The truth tables for Equation 1 and Equation 2 are set forth in Table 4.
In formulating carry propagate logic, one must recognize that the critical path in any adder is along the carry chain. The most significant bit of the sum depends not only on the two most significant addend bits, but also the addend bits of every other bit position via the carry chain. Simply allowing carries to ripple from the least significant end would result in a compact but very slow adder, since the worst-case carry propagation delay would be approximately as many gate delays as the bit width of the adder. Fast carry-propagate techniques can dramatically decrease the carry propagation delay, and therefore decrease the overall delay of the adder. Adders employing such techniques are sometimes referred to as carry-lookahead adders, or CLAs. Conventional carry propagate adder structures speed up the carry chain by computing the individual carry propagate (P) and carry generate (G) signals for each bit position. For any two binary numbers A and B, the P and G signals for a given bit position, n, are:
P and G signals may also be generated for 1-of-4 numbers. G indicates that the given dit position, n, generates a carry that will have to be accounted for in the higher dits of the sum. G will be set when the sum of two 1-of-4 numbers is greater than 3. P indicates that any carry generated in lower dits will propagate across the given dit position, n, to affect the higher dits of the sum. P will be set when the sum of two 1-of-4 numbers is exactly three. If neither G nor P is true for a given dit position, then a carry halt signal (H) is implied. An H signal indicates that any carry generated in lower dits will not propagate across the given dit position, n. H will be set if the sum of two 1-of-4 numbers is less than three. Restated, if the sum of two operand dits in a given dit position is greater than 3, G is true. If the sum is exactly 3, P is true. Otherwise, H is true. FIG. 7 illustrates an N-NARY HPG gate
Combined Sum/Carry Propagate Logic The function of the HPG gate illustrated in FIG. 7 differs from that of the adder gate illustrated in FIG. 5, but the two gates share the same input terms. The present invention combines the function of the adder gate of FIG.
The function of the sum/HPG adder gate illustrated in FIG. 8 is to add two two-bit 1-of-4 inputs and generate the sum and the H, P, and G values set forth in Table 6. The two operands A and B are two-bit 1-of-4 values, as is the sum S. The H, P, and G outputs represent the three wires for a 1-of-3 output. FIG. 8A illustrates a gate FIG. 8 illustrates that it is not necessary to construct multiple identical output signals from an evaluate node, even though the sum/HPG adder/subtractor gate illustrated in FIG. 8 comprises two output signals. In FIG. 8, the evaluate nodes are identified as S N-NARY Subtraction Logic The present invention possesses selectable subtract capability, and may be used for either addition or subtraction, based on the value of the ADD/SUB selector. A truth table demonstrating the subtraction operation, B−A, using 1-of-4 encoding is set forth in Table 7. Each of the two-bit 1-of-4 inputs, A and B, in Table 3 can represent one of four values, 0 through 3 inclusive, depending on which of the four wires for each signal is set high. The four wires for the two-bit 1-of-4 difference of the subtraction operation in Table 3 are labeled D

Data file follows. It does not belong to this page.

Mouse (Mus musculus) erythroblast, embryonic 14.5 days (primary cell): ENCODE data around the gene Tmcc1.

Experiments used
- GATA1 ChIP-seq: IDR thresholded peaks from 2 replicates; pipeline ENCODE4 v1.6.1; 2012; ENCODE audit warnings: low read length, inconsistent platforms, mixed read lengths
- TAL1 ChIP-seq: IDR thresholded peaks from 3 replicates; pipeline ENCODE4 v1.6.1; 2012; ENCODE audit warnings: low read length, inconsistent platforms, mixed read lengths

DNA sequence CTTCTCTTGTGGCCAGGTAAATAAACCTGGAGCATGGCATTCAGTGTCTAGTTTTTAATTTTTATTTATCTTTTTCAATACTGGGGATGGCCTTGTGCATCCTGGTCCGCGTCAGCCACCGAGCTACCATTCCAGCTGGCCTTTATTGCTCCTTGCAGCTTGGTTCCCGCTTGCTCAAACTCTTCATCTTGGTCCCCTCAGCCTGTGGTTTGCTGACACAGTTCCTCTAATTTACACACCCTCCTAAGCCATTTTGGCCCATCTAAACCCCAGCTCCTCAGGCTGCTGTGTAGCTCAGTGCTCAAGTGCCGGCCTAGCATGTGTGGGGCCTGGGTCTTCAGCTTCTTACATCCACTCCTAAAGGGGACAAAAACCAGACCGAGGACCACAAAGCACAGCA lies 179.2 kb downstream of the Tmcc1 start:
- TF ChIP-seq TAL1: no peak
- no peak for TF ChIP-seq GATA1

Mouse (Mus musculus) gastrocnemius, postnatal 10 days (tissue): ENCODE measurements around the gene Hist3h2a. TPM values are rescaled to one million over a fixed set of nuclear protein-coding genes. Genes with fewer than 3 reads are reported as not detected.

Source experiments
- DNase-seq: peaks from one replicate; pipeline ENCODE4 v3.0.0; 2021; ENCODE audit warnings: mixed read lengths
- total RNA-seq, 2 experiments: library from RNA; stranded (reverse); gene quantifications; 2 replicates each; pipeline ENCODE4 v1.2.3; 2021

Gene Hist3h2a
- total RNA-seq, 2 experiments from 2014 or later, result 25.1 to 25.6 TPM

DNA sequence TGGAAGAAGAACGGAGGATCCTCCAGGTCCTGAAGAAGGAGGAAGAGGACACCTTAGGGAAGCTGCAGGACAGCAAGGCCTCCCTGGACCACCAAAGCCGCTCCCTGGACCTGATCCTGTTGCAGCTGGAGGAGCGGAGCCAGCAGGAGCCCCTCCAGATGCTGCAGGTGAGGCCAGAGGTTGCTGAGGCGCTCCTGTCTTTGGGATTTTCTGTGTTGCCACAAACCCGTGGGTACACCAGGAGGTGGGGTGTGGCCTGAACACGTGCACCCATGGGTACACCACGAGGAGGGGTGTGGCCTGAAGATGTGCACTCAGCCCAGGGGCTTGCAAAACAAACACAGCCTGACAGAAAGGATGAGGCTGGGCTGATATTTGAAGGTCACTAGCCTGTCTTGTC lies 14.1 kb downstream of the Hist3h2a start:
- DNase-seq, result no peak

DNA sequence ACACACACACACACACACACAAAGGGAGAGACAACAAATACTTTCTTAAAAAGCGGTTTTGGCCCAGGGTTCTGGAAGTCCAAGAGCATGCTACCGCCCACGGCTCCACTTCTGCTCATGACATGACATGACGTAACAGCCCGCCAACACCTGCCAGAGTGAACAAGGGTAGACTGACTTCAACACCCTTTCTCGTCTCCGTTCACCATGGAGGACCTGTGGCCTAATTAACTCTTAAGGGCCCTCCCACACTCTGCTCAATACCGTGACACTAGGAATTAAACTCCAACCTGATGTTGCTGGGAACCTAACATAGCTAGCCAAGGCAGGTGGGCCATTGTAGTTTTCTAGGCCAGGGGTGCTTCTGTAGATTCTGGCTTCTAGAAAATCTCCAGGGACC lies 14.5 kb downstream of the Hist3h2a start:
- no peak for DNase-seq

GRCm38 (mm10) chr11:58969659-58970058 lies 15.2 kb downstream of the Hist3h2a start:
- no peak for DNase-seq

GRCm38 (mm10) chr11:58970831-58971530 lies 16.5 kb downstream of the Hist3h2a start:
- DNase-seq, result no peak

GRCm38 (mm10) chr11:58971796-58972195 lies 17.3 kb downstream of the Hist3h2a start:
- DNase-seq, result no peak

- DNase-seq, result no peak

In Table 7, negative output values indicate that a borrow from the next higher-order dit must occur. As is discussed below, the present invention produces output values that are based on the assumption that a borrow will occur in every case. In cases where such a borrow is not necessary, the present invention will generate a carry, which indicates that the final output should be adjusted accordingly. In performing subtract logic within a processor, it is useful to implement subtraction as a form of complement addition. An adder may be made to subtract by forming the radix complement of the subtrahend and adding it to the minuend, where “radix” refers to the base of the number system being used. The radix complement of a number is formed by adding one to the least significant bit of the diminished-radix complement of the number. The diminished-radix complement is formed by subtracting every digit of the subtrahend from a number y, where y=base−1. In binary systems, subtraction is often implemented using the radix complement, or two's complement. Two's complement is formed by incrementing a one's complement number (the diminished radix complement). One's complement is formed by subtracting each bit of the subtrahend from 1, which is one less than the base (2). Formation of the 1'complement effects an inversion of each digit of the subtrahend. The preferred embodiment of the present invention, because it operates on 1-of-4 inputs, is not a binary system. Instead, the system is quaternary, with a base of four. Accordingly, the subtraction of the present invention is implemented as a form of four's complement addition. In the present invention, therefore, the subtrahend is converted to three's complement, the diminished radix complement, by subtracting each dit of the subtrahend from three. In an alternative embodiment, the subtrahend is converted from three's complement to four's complement, the radix complement, by incrementing the least significant dit of the three's complement number. This alternative embodiment maybe useful in implementing the least significant dit of a subtraction operation. Table 8 illustrates the three's complement for each of the four possible values of a 1-of-4 dit.